Photo: Richard Perry/The New York Times
Jovins Dorestan, a survivor of the Haitian earthquake, in his Rockland County apartment. He got his prosthesis in this country.
The New York Times
November 22, 2010
By JENNIFER MASCIA
HAVERSTRAW, N.Y. — Jovins Dorestan is lucky, and he knows it.
He was standing in the doorway of his home in Port-au-Prince, Haiti, when a magnitude 7.0 earthquake struck on Jan. 12, killing hundreds of thousands. Mr. Dorestan, 26, a police officer, came uncomfortably close to being one of them.
“A quick movement pushed me out the door,” he recalled. “I leaned on a wall and watched the house begin to collapse.”
A beam fell on his leg, pinning him. Fortunately, his two brothers, sister and father were not home at the time of the quake. After only a few minutes, five of Mr. Dorestan’s fellow officers arrived and freed him. His left leg was crushed and he was in mind-numbing pain, but as he surveyed the scene around him, his perspective began to broaden.
“People were burned, they were crying,” he said. “When I saw a lot of people die, and I got this chance to survive, I almost forgot about the pain.”
A stranger carried Mr. Dorestan on his back to Canapé Vert Hospital in Port-au-Prince, where he spent the next 24 hours. But the only treatment patients received was at the hands of volunteers in a triage area in the parking lot. A friend arranged transportation to a private clinic in Pétionville, where he spent the next two days. But treatment there also proved elusive.
“I couldn’t keep up with the pain,” he said. “I thought I was going to die.”
But the industrious Mr. Dorestan, a native of the city of Jérémie in the south, got word to Maxime Roumer, a Haitian senator and fellow Jérémie native, who put Mr. Dorestan’s surgery on a fast track. His leg was amputated below the knee.
“There was no other way to prevent me from dying,” he said.
After the operation, Mr. Dorestan found himself on the side of the road, where he was placed while still under anesthesia. A friend found a spot for him to sleep in someone’s backyard; that someone happened to have a cousin who had come to Haiti with a group of nurses from Rockland County. The nurses found American doctors to arrange a transfer to Good Samaritan Hospital in Suffern, N.Y.
Mr. Dorestan entered the country on a tourist visa on Jan. 28. As soon as he was fitted with a prosthetic leg, he began English classes. When he left Haiti, Mr. Dorestan only knew how to say “Good morning, how are you?” in English. Ten months later, he can read and write it fluently.
“I have determination,” Mr. Dorestan said, a broad smile lighting up his face. “Education is the best way to succeed.”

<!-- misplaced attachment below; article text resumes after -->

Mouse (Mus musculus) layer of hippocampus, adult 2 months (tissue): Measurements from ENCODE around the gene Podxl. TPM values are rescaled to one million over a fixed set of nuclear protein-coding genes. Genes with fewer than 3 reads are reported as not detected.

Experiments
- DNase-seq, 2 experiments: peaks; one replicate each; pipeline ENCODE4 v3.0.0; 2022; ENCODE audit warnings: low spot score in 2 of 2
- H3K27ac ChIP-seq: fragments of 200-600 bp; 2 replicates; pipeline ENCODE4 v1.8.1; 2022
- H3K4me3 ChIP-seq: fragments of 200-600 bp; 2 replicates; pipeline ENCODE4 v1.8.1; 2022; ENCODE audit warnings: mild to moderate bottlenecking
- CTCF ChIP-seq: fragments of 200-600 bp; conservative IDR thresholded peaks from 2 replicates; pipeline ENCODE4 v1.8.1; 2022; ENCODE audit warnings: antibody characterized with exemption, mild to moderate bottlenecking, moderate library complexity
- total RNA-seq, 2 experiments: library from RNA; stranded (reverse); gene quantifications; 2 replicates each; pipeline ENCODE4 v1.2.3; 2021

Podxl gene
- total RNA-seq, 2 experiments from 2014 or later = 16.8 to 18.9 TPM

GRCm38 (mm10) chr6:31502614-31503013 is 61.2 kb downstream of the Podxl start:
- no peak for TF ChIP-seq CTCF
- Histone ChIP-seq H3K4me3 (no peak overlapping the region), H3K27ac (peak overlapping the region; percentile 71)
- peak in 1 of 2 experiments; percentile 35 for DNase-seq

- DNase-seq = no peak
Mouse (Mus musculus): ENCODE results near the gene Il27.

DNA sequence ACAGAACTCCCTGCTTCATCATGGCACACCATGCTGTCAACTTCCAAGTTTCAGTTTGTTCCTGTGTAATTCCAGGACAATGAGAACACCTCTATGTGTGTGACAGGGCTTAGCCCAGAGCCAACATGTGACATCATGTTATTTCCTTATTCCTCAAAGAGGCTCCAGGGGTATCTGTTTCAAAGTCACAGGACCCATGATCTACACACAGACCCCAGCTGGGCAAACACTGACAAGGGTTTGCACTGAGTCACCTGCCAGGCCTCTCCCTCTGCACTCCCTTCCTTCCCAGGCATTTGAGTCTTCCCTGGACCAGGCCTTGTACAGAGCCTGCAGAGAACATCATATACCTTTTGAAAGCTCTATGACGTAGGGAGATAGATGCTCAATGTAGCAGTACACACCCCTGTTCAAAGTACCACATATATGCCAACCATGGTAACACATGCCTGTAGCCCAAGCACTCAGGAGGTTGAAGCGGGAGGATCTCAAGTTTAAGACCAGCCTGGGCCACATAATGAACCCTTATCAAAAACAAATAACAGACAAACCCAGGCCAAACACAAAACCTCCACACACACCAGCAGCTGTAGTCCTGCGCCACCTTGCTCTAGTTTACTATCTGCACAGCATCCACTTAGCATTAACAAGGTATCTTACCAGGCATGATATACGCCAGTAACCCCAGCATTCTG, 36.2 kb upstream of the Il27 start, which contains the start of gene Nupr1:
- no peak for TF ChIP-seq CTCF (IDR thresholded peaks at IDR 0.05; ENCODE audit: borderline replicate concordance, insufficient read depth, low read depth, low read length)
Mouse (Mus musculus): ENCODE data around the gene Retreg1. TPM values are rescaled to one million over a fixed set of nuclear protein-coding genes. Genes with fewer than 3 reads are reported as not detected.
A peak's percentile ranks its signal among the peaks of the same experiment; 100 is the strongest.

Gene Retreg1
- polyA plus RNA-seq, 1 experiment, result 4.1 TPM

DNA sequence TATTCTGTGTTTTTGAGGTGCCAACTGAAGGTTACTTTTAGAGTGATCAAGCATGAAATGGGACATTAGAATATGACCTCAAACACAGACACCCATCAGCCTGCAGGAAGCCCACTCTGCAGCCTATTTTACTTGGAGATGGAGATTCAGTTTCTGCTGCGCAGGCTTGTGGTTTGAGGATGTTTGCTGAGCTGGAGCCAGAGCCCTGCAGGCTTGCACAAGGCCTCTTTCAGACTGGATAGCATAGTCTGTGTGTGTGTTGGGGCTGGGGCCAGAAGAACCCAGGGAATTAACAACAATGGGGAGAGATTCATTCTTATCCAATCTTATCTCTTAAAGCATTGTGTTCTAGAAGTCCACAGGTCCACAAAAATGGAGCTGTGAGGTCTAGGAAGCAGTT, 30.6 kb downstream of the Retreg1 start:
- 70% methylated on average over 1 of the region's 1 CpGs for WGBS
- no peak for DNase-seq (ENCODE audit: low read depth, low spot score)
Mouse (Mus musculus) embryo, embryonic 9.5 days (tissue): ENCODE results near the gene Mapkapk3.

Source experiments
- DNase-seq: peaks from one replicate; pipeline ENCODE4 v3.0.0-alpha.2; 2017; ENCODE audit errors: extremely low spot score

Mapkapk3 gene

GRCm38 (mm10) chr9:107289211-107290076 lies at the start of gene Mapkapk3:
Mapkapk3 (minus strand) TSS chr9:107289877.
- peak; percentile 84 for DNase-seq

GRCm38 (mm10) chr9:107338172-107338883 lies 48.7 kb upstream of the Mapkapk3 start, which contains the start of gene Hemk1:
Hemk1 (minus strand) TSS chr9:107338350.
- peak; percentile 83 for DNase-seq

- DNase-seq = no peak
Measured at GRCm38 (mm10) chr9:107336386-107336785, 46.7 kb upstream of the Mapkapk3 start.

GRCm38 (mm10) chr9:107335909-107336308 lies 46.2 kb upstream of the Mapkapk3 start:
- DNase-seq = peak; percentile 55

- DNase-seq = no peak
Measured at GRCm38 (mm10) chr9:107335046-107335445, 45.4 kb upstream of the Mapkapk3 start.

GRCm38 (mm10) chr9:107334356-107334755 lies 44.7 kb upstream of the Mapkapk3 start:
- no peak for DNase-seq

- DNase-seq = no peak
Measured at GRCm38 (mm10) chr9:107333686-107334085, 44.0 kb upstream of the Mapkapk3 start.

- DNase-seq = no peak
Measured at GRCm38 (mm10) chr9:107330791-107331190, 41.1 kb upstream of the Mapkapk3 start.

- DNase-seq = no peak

“He’s our earth angel,” said Martha Robles, the executive director of Catholic Community Services, where a destitute Mr. Dorestan was referred while in the rehabilitation center. Because Catholic Community Services is an affiliate of Catholic Charities of the Archdiocese of New York, one of the seven organizations supported by The New York Times Neediest Cases Fund, Ms. Robles was able to secure $824 in Neediest Cases money for a bed.
Ms. Robles said her organization had since “adopted” Mr. Dorestan, and more charity soon arrived in the form of clothes, home-cooked meals and a donated apartment in Haverstraw, N.Y. Though painted an optimistic yellow, the one-bedroom apartment is run-down, but Mr. Dorestan says it is nicer than the house he lost in the quake.
He may have survived the disaster, but Mr. Dorestan has only $30 in his pocket, his family is living in a tent in Port-au-Prince, and he needs a different visa to stay in the United States and work — something he is eager to do, despite his handicap.
“In Haiti, there’s no way to take care of the leg,” he explained.
But he must wait for his current visa to expire in January before applying for a new one, keeping him in a legal limbo, one that offers him no government entitlements. For now, he is dependent on charity — and his family in Haiti is dependent on him.
“He was the breadwinner,” Ms. Robles said.
Once his immigration status is resolved, Mr. Dorestan plans to study civil engineering, a childhood ambition abandoned to put his siblings through school. He hopes to use his skills to rebuild his city. So the earthquake that took his leg gave him a second chance at his dream.
“I always say, ‘It’s a new life,’ ” he concluded. “Forget about the old one.”
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